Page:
However, there can be further differences in non-dairy products regarding aspects such as smell, texture and aftertaste. When creating plant-based products, manufacturers should ensure that their products are formulated in a way that builds back the texture and taste that can be compromised or altered when using plant bases as opposed to dairy. One example is plant-based cheese, as it is essential that the product tastes authentic and performs like a cheese – offering creamy or crumbly textures and similar melting patterns.

Figure 1 dairy free article

Figure 1. Sensory profiling for plant-based protein measured in 10-point scale (*) represent sign. Differences at a=0.05

Consider a plant-based sports nutrition powder. Protein powders are traditionally created using whey protein, derived from cows’ milk. To appeal to non-dairy consumers, there has been increasing demand over recent years for sports nutrition manufacturers to offer plant-based alternatives that are on a par with their dairy counterparts in terms of taste while delivering the same functionality.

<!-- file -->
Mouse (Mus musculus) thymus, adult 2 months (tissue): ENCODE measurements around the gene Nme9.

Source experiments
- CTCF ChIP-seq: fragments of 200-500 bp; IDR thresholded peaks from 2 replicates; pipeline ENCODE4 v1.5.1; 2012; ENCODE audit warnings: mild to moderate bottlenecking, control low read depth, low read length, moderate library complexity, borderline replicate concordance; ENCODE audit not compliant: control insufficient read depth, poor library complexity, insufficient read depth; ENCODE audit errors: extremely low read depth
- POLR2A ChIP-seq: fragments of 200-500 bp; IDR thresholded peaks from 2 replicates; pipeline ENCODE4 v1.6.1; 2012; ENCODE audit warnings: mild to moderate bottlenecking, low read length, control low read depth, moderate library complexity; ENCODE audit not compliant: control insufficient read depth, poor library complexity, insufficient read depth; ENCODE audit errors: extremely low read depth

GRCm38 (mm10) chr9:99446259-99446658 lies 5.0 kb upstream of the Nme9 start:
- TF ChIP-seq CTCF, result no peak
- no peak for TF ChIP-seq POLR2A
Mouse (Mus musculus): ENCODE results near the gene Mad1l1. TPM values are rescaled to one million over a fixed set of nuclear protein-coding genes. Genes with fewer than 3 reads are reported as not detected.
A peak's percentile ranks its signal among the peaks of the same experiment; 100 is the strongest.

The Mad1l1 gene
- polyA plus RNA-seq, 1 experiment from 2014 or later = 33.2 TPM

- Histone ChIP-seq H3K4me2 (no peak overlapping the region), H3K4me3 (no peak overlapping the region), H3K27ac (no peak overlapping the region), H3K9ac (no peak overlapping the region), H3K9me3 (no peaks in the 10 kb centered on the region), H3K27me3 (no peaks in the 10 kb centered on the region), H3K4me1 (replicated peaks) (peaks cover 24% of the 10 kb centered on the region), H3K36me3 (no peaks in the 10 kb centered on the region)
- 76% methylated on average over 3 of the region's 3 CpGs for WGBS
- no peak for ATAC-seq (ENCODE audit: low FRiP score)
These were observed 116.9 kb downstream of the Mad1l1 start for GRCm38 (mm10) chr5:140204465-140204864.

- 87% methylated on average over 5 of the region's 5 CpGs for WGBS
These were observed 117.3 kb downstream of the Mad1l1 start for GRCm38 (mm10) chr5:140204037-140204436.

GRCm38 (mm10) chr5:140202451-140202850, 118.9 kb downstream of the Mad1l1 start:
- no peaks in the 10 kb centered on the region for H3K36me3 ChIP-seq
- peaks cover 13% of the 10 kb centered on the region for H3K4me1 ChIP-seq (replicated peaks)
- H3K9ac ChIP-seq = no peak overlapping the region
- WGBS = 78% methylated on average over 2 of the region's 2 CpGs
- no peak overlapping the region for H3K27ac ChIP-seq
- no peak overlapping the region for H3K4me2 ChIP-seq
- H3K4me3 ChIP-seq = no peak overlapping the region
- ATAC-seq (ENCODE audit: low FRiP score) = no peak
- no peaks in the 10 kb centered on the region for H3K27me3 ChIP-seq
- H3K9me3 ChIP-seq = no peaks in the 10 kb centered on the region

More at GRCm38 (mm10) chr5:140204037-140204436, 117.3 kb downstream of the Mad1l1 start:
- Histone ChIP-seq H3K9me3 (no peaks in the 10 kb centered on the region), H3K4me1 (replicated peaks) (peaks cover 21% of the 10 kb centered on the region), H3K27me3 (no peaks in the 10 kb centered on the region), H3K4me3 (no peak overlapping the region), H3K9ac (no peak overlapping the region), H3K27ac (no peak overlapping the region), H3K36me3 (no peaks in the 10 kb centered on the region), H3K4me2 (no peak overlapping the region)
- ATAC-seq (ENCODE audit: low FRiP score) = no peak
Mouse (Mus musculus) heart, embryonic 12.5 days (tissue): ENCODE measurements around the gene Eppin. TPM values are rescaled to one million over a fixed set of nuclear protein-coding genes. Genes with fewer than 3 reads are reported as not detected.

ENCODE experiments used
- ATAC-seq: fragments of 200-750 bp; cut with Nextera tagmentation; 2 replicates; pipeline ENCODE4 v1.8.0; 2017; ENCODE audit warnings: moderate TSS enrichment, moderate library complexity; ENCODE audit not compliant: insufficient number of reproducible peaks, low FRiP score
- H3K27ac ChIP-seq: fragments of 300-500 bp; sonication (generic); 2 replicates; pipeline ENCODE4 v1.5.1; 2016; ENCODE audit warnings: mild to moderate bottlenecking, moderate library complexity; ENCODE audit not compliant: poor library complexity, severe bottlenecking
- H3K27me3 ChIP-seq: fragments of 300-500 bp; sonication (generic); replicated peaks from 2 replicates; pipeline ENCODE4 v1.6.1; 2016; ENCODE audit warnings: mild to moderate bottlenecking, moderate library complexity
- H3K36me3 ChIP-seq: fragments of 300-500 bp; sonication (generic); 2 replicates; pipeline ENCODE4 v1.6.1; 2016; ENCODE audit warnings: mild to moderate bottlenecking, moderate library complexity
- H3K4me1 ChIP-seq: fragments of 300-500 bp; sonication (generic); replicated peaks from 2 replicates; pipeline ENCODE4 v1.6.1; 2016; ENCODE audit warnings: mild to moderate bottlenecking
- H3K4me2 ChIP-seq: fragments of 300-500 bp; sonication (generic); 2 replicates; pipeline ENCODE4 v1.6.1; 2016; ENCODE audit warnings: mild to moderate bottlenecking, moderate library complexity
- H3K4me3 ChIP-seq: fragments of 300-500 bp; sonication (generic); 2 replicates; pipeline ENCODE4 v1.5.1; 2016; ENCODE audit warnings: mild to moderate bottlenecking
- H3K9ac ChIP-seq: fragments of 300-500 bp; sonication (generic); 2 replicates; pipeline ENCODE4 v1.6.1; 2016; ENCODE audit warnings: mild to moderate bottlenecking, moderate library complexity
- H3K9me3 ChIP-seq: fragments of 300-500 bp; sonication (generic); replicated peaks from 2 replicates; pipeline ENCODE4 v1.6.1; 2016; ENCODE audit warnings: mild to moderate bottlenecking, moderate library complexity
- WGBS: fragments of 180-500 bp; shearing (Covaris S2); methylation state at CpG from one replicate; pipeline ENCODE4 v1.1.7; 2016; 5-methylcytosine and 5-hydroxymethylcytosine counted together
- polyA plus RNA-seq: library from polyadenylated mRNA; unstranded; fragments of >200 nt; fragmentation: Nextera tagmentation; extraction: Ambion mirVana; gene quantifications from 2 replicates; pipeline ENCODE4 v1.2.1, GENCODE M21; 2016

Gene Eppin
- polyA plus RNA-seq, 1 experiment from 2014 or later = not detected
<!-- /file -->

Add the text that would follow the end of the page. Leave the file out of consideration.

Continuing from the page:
Pea protein is a popular choice for this application. However, as demonstrated in Figure 1, the vanilla flavouring that has been created for whey protein does not pair well with this plant base, as it does not mask its inherent and undesirable ‘pea’ and ‘chalky’ aromas and the ‘creamy’ and ‘custardy’ flavours associated with vanilla are not evident. By working with the aromatic matrices present within the pea protein base, specialists were able to create a tailored solution that restored the vanilla flavours that were lost, and masked the undesirable ‘pea’ aromas.

Creating non-dairy products with real appeal